Wednesday, September 28, 2011

Choosing a Corset

While corsets are used in all sorts of dress, no one rocks the corset quite like goths do in my opinion. Maybe because it combines the sex appeal, vintage influences and dark decadence that inspires goth fashion all into one garment, or maybe because of the "beauty is pain" mantra that demands we pluck our eyebrows to within an inch of their lives, pierce our flesh and tattoo it to death. Kidding, of course! But it remains that corsets are a fantastic addition to goth wardrobes, no matter what style you're interested in. Still, it's not enough to wander into a costume shop and find the nearest garment advertised as a corset! Here are some things to consider before you take the corseted plunge:

Pick your usage
Why are you buying a corset in the first place? For a special occasion, for everyday wear, for underwear, for clubbing, or for something else? This is going to determine the material you pick for your corset, the shape of it, the length, the amount of decoration and the price you intend to pay. For example, if you're selecting a corset for clubbing and you know you're going to dance in it, you might not want to select a long-line corset made of silk because it will impede your movement and be difficult to wash if someone spills their drink on you. Likewise, if you want a corset for underwear, you might not want one with a lot of lace or other decorations on it, as this will show through your clothes as odd lumps.

Pick your shape

In shopping for a corset, you'll be presented with a few different shapes of corsets to pick from. Try to imagine the corset without the details, straps, etc. and just get down to the basic shape. You are most likely going to find that they boil down to two categories: underbust and overbust. Underbust corsets fall directly under the bust line. while overbust corsets rise over it. Overbust and underbust corsets can have any number of shapes, such as an underbust corset with a point between the breasts or an overbust corset with straps, but those are the two basic shapes.

Pick your length

Now that you know whether you want an overbust or an underbust, you're going to have to decide the length of corset you want. You're going to be given three options: waist cincher (blue), average (red) and long-line (green.) The waist cincher is more like a wide, boned belt than anything, and sits at the waist (imagine that!) and, thus, is not available in an overbust option. The average corset is going to end right above your hips in most cases. These two styles of corsets are great for not squashing petticoat-enhanced skirts out of shape and for increased mobility. However, long-line corsets end past the hips, which decreases mobility slightly but looks fantastic with slimmer skirts and pants. The average and long-line corsets can come in underbust and overbust shapes.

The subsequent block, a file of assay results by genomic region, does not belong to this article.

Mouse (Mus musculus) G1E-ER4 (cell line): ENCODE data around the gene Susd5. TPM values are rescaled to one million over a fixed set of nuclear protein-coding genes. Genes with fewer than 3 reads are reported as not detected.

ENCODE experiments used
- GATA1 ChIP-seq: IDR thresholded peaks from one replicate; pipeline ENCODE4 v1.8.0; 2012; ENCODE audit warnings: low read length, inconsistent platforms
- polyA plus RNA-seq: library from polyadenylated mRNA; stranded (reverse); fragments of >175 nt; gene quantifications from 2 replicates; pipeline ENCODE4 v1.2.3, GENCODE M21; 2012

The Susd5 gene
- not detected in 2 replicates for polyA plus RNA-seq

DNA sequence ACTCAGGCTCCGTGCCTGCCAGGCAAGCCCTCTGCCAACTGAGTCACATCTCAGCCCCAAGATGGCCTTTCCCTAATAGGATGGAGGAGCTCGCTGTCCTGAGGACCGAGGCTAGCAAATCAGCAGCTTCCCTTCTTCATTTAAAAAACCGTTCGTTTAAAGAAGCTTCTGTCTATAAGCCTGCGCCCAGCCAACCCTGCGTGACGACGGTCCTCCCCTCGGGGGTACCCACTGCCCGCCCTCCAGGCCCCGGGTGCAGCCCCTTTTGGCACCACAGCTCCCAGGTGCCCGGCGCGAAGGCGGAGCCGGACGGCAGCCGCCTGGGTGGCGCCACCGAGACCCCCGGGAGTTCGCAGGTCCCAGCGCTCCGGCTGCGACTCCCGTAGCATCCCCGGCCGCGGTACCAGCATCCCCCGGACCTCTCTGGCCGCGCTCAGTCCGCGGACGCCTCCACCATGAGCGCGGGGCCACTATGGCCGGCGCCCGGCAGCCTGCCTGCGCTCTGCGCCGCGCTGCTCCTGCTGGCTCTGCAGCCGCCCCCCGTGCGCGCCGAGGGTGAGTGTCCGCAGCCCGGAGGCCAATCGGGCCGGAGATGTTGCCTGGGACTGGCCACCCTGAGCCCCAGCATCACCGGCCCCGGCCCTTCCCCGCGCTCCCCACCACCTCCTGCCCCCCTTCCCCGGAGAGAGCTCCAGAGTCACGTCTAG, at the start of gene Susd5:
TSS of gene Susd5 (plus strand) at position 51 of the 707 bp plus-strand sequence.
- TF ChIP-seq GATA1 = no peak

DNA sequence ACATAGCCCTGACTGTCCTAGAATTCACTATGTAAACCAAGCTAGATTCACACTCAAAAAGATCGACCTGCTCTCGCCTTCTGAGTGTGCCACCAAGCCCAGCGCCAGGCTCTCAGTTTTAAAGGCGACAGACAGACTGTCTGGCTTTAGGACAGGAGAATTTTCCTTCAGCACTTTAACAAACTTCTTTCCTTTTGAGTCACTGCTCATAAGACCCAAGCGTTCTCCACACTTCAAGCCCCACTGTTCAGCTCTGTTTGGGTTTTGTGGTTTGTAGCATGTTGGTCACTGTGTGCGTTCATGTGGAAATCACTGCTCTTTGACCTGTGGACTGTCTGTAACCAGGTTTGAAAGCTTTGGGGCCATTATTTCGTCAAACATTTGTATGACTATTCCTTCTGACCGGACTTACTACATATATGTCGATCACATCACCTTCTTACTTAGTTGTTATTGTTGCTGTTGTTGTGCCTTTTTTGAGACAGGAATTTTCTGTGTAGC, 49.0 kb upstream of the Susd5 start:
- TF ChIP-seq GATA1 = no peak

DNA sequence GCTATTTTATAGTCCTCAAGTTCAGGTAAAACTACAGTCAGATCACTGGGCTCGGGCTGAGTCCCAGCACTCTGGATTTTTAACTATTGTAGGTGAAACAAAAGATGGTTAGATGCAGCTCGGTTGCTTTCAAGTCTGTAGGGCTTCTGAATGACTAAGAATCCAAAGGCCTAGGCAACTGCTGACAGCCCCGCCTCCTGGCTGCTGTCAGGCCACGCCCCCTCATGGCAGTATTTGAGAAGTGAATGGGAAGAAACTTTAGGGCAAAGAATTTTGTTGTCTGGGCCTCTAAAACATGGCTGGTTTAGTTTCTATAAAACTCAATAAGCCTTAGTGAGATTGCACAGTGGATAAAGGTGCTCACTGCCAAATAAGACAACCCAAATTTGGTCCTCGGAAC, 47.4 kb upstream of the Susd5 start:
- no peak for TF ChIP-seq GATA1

Mannequin image source:
Note: I used underbust measurements for the top line of the average and long line corsets, but overbust corsets in these two lengths can have any number of shapes.

Pick your Material

Corsets can be made of many different materials. Vinyl, PVC, leather, cotton, silk, velvet, corduroy, satin, rubber, ribbon (yes, really!), pleather, muslin, or anything else you can imagine. This is the fun part, really, because you get to match your corset to your outfit or your entire wardrobe. (Or not at all, if you're using it for underwear. Just remember that a white undergarment will show through black clothing under some lights!) But it's not all about fabrics. Consider the other materials that the corset is made of. To get good quality corsets, you're probably going to want to stay away from plastic corset parts (boning, busks, grommets, etc.) because they will not last as long. A good corset will usually have flat or spiral steel boning and busking. Also consider the lacing ribbon. If your ribbon comes with satiny ribbon, you will probably have to replace it at some point because it will wear out. Good quality corset ribbons can come from anywhere, but you should look for those that look and feel something like shoe laces: thick, cottony, sturdy. These will not wear through as easily.

Pick your sizing

Now that you've found the perfect corset, how do you go about sizing yourself for it? The rule of thumb to buying a corset is that they should not close entirely when you lace them, so take your waist measurements and subtract three or four inches. Some corset makers recommend that ladies with waists larger than 34 inches should subtract up to five or six inches since there is a little more wiggle room there, but for your first corset you don't have to do quite that much. At many conventions and Renaissance fairs there are corset sellers who are happy to take your measurements and assign you a corset size, so take advantage of that if you find them! Just remember to double check when buying online because online retailers might have alternate sizing and sizing suggestions. If you have a chance to try on the corset in person, try getting help with the sizing. The corset should not gap at the top or bottom when you move around, so watch for that.

Not all corsets are created equal